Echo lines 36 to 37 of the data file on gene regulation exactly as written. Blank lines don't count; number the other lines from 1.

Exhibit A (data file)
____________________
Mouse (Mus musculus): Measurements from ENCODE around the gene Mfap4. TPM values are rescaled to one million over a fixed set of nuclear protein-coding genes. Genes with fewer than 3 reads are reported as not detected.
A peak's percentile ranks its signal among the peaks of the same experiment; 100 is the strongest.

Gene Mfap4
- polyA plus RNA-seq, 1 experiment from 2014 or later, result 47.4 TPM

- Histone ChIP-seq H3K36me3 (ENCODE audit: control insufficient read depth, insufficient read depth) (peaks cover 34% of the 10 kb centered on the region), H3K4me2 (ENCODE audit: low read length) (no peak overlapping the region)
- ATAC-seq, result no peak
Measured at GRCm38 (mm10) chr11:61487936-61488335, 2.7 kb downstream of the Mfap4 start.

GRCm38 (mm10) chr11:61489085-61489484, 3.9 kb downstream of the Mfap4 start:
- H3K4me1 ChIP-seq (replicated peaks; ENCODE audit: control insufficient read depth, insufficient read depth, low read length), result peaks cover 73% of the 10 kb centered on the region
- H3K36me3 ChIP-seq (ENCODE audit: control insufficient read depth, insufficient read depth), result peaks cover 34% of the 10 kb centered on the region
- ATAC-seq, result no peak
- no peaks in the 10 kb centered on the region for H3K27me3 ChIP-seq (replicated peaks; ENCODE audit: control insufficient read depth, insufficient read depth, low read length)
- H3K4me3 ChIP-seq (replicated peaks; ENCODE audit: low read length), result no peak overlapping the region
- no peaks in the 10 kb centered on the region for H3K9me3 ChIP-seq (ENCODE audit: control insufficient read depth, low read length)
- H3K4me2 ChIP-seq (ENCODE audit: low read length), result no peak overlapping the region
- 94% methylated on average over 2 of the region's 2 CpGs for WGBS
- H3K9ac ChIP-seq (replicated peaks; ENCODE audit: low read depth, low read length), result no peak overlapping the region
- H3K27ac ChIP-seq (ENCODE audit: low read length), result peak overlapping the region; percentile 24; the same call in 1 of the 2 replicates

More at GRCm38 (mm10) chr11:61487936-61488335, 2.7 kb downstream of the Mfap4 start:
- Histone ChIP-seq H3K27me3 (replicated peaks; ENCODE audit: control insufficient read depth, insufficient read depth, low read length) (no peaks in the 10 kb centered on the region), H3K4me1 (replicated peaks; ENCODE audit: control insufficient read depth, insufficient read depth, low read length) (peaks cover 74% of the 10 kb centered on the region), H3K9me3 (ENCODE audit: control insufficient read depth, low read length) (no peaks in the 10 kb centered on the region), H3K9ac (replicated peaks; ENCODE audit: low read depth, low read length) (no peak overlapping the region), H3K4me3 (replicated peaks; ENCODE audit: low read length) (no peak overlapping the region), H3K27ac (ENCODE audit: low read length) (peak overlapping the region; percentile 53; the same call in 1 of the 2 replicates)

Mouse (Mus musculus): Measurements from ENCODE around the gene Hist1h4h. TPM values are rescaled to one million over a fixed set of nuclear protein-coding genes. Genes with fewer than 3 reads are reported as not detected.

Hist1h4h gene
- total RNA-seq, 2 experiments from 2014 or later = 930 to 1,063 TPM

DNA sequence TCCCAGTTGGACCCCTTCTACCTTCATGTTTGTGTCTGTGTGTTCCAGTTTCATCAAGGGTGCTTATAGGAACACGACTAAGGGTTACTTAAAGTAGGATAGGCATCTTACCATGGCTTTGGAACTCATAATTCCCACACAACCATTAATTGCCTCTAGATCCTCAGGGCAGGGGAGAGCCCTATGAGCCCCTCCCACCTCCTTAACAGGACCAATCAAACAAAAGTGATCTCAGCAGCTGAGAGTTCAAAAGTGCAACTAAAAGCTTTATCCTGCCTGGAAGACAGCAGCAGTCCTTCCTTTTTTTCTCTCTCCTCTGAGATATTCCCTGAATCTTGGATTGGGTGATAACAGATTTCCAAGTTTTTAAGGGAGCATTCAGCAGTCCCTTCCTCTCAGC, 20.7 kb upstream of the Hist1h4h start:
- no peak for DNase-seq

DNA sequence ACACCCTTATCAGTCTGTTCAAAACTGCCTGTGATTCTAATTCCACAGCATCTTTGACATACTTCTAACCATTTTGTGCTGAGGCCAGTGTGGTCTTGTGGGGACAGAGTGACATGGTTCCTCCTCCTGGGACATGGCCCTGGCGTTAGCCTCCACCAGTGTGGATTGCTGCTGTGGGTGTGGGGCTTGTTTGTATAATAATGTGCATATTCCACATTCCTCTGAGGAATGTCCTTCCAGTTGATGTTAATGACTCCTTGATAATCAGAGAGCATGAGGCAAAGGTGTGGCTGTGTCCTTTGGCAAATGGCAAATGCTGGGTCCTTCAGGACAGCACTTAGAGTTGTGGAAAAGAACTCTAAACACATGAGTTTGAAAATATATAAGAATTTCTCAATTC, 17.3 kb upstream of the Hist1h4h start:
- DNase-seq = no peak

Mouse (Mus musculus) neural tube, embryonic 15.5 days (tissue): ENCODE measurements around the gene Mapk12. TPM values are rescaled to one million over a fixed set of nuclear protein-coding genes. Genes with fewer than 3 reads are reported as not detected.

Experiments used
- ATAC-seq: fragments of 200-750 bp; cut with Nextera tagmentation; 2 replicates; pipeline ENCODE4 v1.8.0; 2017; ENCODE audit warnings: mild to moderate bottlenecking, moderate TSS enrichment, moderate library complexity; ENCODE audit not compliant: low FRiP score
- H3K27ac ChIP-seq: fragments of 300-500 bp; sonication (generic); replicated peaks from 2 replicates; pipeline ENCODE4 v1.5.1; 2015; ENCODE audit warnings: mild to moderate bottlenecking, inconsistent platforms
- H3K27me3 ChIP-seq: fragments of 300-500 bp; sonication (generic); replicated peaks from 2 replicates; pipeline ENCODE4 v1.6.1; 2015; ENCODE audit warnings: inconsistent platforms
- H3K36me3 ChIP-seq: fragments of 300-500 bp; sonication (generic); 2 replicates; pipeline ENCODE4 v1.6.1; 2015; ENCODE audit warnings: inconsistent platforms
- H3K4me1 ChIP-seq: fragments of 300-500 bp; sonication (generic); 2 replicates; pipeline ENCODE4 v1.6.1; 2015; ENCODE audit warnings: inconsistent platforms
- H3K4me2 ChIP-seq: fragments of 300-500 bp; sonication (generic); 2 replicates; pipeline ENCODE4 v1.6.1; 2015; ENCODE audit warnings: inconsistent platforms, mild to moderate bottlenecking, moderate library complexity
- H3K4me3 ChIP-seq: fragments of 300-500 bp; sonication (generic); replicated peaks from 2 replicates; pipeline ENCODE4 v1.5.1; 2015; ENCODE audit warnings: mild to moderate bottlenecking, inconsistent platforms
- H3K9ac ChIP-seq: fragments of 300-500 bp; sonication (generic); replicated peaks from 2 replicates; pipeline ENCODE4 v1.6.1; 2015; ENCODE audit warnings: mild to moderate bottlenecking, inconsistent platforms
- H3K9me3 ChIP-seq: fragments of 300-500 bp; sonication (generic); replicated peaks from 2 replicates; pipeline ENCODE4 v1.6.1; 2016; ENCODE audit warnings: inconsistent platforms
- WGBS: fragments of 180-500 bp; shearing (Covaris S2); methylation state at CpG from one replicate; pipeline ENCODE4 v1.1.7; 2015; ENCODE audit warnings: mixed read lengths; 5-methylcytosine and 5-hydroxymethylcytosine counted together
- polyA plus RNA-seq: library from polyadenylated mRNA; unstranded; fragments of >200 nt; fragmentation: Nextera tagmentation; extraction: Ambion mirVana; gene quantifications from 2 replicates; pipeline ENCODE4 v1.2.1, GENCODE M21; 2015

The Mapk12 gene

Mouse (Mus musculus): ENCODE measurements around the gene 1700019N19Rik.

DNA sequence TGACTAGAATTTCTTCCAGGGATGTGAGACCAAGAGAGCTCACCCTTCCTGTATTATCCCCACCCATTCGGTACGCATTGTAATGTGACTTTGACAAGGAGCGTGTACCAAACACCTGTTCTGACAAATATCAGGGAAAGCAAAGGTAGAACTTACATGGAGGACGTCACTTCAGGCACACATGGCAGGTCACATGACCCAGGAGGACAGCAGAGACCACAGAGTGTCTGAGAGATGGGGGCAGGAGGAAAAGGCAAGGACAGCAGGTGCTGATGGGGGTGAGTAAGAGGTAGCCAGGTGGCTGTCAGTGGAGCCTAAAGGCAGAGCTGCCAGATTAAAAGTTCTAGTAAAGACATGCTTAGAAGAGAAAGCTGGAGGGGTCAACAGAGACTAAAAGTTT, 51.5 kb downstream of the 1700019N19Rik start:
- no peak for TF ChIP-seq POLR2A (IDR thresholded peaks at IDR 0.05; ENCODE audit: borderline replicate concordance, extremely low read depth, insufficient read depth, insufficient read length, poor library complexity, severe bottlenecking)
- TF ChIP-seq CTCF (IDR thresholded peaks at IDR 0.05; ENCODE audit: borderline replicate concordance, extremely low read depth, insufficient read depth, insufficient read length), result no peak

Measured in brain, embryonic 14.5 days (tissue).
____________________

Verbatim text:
- H3K4me3 ChIP-seq: fragments of 300-500 bp; sonication (generic); replicated peaks from 2 replicates; pipeline ENCODE4 v1.5.1; 2015; ENCODE audit warnings: mild to moderate bottlenecking, inconsistent platforms
- H3K9ac ChIP-seq: fragments of 300-500 bp; sonication (generic); replicated peaks from 2 replicates; pipeline ENCODE4 v1.6.1; 2015; ENCODE audit warnings: mild to moderate bottlenecking, inconsistent platforms